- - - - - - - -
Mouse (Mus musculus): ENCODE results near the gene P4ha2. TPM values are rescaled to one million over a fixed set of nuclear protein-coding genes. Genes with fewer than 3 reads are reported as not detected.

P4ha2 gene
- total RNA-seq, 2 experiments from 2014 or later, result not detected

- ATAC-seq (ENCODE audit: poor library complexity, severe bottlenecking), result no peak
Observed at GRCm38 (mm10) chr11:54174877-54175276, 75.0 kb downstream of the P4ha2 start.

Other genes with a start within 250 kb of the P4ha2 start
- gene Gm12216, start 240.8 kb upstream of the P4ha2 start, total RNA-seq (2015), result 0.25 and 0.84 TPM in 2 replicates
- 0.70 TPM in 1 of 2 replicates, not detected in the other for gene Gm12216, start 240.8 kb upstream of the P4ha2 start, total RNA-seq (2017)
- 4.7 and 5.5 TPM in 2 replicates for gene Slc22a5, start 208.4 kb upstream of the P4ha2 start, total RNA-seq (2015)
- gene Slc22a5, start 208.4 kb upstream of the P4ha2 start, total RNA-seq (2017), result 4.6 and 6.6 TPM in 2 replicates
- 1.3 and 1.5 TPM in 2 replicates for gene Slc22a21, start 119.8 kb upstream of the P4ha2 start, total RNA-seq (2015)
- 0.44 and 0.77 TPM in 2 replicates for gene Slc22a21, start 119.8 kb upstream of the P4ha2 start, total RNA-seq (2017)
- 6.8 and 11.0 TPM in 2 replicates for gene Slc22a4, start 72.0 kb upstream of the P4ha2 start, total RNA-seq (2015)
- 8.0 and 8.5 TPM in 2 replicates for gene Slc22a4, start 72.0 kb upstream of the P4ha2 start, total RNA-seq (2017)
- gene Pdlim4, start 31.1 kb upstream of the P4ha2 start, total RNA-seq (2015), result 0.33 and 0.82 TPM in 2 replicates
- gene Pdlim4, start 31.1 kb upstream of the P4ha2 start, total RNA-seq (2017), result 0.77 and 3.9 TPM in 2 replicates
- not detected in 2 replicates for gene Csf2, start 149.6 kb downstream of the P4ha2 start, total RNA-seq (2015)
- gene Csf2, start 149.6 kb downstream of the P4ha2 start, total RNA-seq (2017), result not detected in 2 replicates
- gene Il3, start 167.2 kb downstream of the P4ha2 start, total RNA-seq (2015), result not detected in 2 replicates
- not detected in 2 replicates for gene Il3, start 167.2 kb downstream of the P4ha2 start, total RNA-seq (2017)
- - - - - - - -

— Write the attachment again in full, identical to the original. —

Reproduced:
Mouse (Mus musculus): ENCODE results near the gene P4ha2. TPM values are rescaled to one million over a fixed set of nuclear protein-coding genes. Genes with fewer than 3 reads are reported as not detected.

P4ha2 gene
- total RNA-seq, 2 experiments from 2014 or later, result not detected

- ATAC-seq (ENCODE audit: poor library complexity, severe bottlenecking), result no peak
Observed at GRCm38 (mm10) chr11:54174877-54175276, 75.0 kb downstream of the P4ha2 start.

Other genes with a start within 250 kb of the P4ha2 start
- gene Gm12216, start 240.8 kb upstream of the P4ha2 start, total RNA-seq (2015), result 0.25 and 0.84 TPM in 2 replicates
- 0.70 TPM in 1 of 2 replicates, not detected in the other for gene Gm12216, start 240.8 kb upstream of the P4ha2 start, total RNA-seq (2017)
- 4.7 and 5.5 TPM in 2 replicates for gene Slc22a5, start 208.4 kb upstream of the P4ha2 start, total RNA-seq (2015)
- gene Slc22a5, start 208.4 kb upstream of the P4ha2 start, total RNA-seq (2017), result 4.6 and 6.6 TPM in 2 replicates
- 1.3 and 1.5 TPM in 2 replicates for gene Slc22a21, start 119.8 kb upstream of the P4ha2 start, total RNA-seq (2015)
- 0.44 and 0.77 TPM in 2 replicates for gene Slc22a21, start 119.8 kb upstream of the P4ha2 start, total RNA-seq (2017)
- 6.8 and 11.0 TPM in 2 replicates for gene Slc22a4, start 72.0 kb upstream of the P4ha2 start, total RNA-seq (2015)
- 8.0 and 8.5 TPM in 2 replicates for gene Slc22a4, start 72.0 kb upstream of the P4ha2 start, total RNA-seq (2017)
- gene Pdlim4, start 31.1 kb upstream of the P4ha2 start, total RNA-seq (2015), result 0.33 and 0.82 TPM in 2 replicates
- gene Pdlim4, start 31.1 kb upstream of the P4ha2 start, total RNA-seq (2017), result 0.77 and 3.9 TPM in 2 replicates
- not detected in 2 replicates for gene Csf2, start 149.6 kb downstream of the P4ha2 start, total RNA-seq (2015)
- gene Csf2, start 149.6 kb downstream of the P4ha2 start, total RNA-seq (2017), result not detected in 2 replicates
- gene Il3, start 167.2 kb downstream of the P4ha2 start, total RNA-seq (2015), result not detected in 2 replicates
- not detected in 2 replicates for gene Il3, start 167.2 kb downstream of the P4ha2 start, total RNA-seq (2017)